Detoxing and cleansing are big business. And why wouldn’t it be? The promise of fast weight loss, removing toxins, improving digestion and fighting just about every ailment known to mankind is pretty enticing. I have to admit, I’m not a big fan of the phenomenon. I think that detox and cleansing promoters use deceptive and fear-based marketing to promote protocols that are unnecessary, ineffective over the long run, and potentially dangerous.
Perhaps you or someone you know is faced with the “to detox or not” conundrum. Here are 4 rationalizations people tend to give for fasting, accompanied by a counter argument.
1. I just need a “boost” for my weight loss
This is likely the most common reason for detoxing (whether people want to admit it or not). The hard truth though is that weight re-gain is almost inevitable with a fast loss. People tend to delude themselves into thinking that if they just get that “kickstart” that they’ll be on the permanent road to “thinville”. Not likely…
Fast weight loss through liquid diets and otherwise insufficient calories does not boost your metabolism – it stifles it. The metabolic and hormonal response will continue to tell your body to eat and sooner or later your weight will creep back up. Those who have kept the weight off are the exception – not the rule.
2. I need to “clean out” my system
Promoters of detox diets have curious interpretations of gastrointestinal physiology. Many proponents believe that our colons need to be periodically “flushed out”, lest wastes accumulate and cause dire consequences.
Don’t get me wrong, a healthy digestive system is important, but in the absence of a medical condition, this can be achieved through sound dietary choices that include adequate fiber, water and other dietary interventions that keep healthy bacteria thriving and the unhealthy beasties in check.
3. I need to remove “toxins”
Promoters of detoxing are vague in their definition of “toxin”. This is either because a) a toxin comes in so many different forms or b) by keeping the definition vague, the detox promoters can attract a broader spectrum of customers.
The general theory is that our world is full of toxins and our bodies can’t get rid of them fast enough. If the toxin alarmists were right – most of us would be dead right now. To legitimize these claims, toxin theorist ought to be able to provide before and after blood analysis showing noticeable differences in liver enzymes, levels of antioxidant vitamins, and levels of aluminum and other metals.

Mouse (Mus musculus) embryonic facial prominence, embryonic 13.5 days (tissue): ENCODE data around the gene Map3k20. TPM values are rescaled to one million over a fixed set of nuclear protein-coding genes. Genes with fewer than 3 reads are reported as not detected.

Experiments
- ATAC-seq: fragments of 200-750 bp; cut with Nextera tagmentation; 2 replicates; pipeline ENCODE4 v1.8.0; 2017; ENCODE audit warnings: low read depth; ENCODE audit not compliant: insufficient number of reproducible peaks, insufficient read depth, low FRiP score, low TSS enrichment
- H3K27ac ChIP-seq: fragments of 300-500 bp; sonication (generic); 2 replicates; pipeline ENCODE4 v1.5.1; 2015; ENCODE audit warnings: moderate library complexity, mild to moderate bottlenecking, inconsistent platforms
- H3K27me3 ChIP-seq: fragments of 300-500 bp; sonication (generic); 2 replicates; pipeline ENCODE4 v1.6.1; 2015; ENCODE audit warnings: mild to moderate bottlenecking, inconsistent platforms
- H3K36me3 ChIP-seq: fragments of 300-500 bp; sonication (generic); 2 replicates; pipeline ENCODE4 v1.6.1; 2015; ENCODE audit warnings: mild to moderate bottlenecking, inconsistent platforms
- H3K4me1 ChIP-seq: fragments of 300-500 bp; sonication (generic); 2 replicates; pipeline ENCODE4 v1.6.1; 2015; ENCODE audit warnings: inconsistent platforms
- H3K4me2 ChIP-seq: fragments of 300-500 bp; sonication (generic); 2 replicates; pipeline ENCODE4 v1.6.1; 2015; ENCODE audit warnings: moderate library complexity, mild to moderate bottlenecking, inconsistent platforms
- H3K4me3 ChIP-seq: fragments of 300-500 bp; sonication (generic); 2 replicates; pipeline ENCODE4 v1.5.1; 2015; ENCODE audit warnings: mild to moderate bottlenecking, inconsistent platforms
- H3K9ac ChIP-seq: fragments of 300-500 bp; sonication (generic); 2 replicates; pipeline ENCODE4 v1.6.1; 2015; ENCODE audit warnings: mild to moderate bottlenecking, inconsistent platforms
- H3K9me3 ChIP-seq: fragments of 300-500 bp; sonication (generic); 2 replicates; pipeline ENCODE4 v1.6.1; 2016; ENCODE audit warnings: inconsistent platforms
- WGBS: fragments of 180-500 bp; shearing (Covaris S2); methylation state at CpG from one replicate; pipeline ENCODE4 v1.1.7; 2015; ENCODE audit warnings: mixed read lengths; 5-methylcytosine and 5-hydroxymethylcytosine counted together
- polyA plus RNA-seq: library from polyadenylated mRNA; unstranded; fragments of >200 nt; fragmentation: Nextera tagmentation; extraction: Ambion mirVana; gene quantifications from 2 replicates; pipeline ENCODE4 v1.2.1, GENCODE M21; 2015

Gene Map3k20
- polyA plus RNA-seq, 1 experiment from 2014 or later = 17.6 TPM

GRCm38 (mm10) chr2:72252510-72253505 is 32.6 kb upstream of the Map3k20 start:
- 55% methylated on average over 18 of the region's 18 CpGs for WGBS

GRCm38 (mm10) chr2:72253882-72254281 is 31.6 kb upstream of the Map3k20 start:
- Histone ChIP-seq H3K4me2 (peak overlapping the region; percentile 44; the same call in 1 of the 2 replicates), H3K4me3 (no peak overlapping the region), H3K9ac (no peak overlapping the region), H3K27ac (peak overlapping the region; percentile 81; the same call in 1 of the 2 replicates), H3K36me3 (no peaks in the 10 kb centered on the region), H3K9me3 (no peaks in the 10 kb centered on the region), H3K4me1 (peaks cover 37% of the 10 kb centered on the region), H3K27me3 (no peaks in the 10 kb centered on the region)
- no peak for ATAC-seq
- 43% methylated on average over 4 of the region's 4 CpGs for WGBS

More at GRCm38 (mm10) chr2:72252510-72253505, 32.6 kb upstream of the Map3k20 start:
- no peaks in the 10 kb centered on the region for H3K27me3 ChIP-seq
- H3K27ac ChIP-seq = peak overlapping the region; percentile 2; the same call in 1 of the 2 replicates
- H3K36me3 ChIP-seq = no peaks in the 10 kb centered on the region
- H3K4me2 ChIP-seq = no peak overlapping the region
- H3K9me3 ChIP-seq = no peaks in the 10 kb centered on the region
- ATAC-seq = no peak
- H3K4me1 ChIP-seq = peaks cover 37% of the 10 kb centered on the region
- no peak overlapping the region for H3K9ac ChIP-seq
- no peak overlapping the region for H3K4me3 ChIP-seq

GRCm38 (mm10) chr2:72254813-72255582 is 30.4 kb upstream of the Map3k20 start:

4. I feel better when I do it
Feelings of increased energy are reported by many who undergo a cleansing protocol. When you restrict calories for longer periods of time, however you will almost assuredly experience a decline in your energy levels. Further, reports of increased energy can be explained by the placebo effect (if the promoters tell you it will boost your energy – you will be more inclined to buy into it).
Another plausible explanation for the energy surplus is that it may be a built-in mechanism – a vestige left over from our ancestors who had to go days without food during times of famine.
How to Cleanse without “Cleansing”
One of the main issues I have with detoxing is that it feeds into the false assumption that we can atone for our dietary sins through periodic cleansing regimens. This is far-removed from what I believe the concept of healthy eating should encompass.
And while I take issue with detox protocols that are restrictive, require supplements or herbs and institute bizarre rules – small scale, daily cleansing is a concept I’m on board with.
This would entail eating healthfully most of the time, getting plenty of exercise, adequate sleep and remaining as light-hearted and stress-free as possible. Not always easy in today’s world but certainly better than being on the indulge/restrict roller coaster.
Also, I’m all in favor of periodically eschewing things like fast food, coffee and desserts for a set period of time. Call it a fast, detox, cleanse – whatever you like!